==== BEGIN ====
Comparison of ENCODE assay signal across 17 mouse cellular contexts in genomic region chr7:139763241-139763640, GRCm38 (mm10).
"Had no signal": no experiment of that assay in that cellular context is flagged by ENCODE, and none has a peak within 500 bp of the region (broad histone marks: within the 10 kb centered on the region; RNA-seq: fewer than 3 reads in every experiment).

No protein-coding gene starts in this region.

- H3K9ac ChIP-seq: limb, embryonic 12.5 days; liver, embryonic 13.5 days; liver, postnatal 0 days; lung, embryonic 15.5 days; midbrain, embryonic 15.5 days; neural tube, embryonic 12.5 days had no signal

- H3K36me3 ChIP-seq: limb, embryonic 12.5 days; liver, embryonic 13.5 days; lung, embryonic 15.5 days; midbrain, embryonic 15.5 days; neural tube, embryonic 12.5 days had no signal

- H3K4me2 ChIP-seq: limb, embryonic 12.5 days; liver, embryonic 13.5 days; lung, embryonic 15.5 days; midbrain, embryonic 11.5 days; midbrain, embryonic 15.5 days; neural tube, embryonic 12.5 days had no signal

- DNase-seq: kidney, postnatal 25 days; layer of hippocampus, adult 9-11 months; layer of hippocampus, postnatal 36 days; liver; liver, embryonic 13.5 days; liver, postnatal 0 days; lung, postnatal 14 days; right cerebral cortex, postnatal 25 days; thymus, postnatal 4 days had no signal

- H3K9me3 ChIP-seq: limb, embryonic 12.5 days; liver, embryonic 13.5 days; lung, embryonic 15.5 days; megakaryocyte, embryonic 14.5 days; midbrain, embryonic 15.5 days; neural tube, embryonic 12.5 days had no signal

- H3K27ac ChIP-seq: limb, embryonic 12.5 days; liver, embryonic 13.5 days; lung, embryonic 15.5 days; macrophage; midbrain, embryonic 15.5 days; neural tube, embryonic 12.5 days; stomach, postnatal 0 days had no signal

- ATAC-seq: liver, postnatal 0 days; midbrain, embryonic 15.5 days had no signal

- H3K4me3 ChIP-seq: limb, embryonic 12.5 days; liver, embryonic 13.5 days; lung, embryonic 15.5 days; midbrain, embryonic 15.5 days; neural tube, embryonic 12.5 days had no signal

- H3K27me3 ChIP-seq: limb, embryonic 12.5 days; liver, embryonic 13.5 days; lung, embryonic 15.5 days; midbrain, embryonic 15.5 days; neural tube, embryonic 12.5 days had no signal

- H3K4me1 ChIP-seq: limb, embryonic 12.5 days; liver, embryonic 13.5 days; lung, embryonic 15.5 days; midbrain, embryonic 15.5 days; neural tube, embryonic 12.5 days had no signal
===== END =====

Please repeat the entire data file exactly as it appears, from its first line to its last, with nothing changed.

Comparison of ENCODE assay signal across 17 mouse cellular contexts in genomic region chr7:139763241-139763640, GRCm38 (mm10).
"Had no signal": no experiment of that assay in that cellular context is flagged by ENCODE, and none has a peak within 500 bp of the region (broad histone marks: within the 10 kb centered on the region; RNA-seq: fewer than 3 reads in every experiment).

No protein-coding gene starts in this region.

- H3K9ac ChIP-seq: limb, embryonic 12.5 days; liver, embryonic 13.5 days; liver, postnatal 0 days; lung, embryonic 15.5 days; midbrain, embryonic 15.5 days; neural tube, embryonic 12.5 days had no signal

- H3K36me3 ChIP-seq: limb, embryonic 12.5 days; liver, embryonic 13.5 days; lung, embryonic 15.5 days; midbrain, embryonic 15.5 days; neural tube, embryonic 12.5 days had no signal

- H3K4me2 ChIP-seq: limb, embryonic 12.5 days; liver, embryonic 13.5 days; lung, embryonic 15.5 days; midbrain, embryonic 11.5 days; midbrain, embryonic 15.5 days; neural tube, embryonic 12.5 days had no signal

- DNase-seq: kidney, postnatal 25 days; layer of hippocampus, adult 9-11 months; layer of hippocampus, postnatal 36 days; liver; liver, embryonic 13.5 days; liver, postnatal 0 days; lung, postnatal 14 days; right cerebral cortex, postnatal 25 days; thymus, postnatal 4 days had no signal

- H3K9me3 ChIP-seq: limb, embryonic 12.5 days; liver, embryonic 13.5 days; lung, embryonic 15.5 days; megakaryocyte, embryonic 14.5 days; midbrain, embryonic 15.5 days; neural tube, embryonic 12.5 days had no signal

- H3K27ac ChIP-seq: limb, embryonic 12.5 days; liver, embryonic 13.5 days; lung, embryonic 15.5 days; macrophage; midbrain, embryonic 15.5 days; neural tube, embryonic 12.5 days; stomach, postnatal 0 days had no signal

- ATAC-seq: liver, postnatal 0 days; midbrain, embryonic 15.5 days had no signal

- H3K4me3 ChIP-seq: limb, embryonic 12.5 days; liver, embryonic 13.5 days; lung, embryonic 15.5 days; midbrain, embryonic 15.5 days; neural tube, embryonic 12.5 days had no signal

- H3K27me3 ChIP-seq: limb, embryonic 12.5 days; liver, embryonic 13.5 days; lung, embryonic 15.5 days; midbrain, embryonic 15.5 days; neural tube, embryonic 12.5 days had no signal

- H3K4me1 ChIP-seq: limb, embryonic 12.5 days; liver, embryonic 13.5 days; lung, embryonic 15.5 days; midbrain, embryonic 15.5 days; neural tube, embryonic 12.5 days had no signal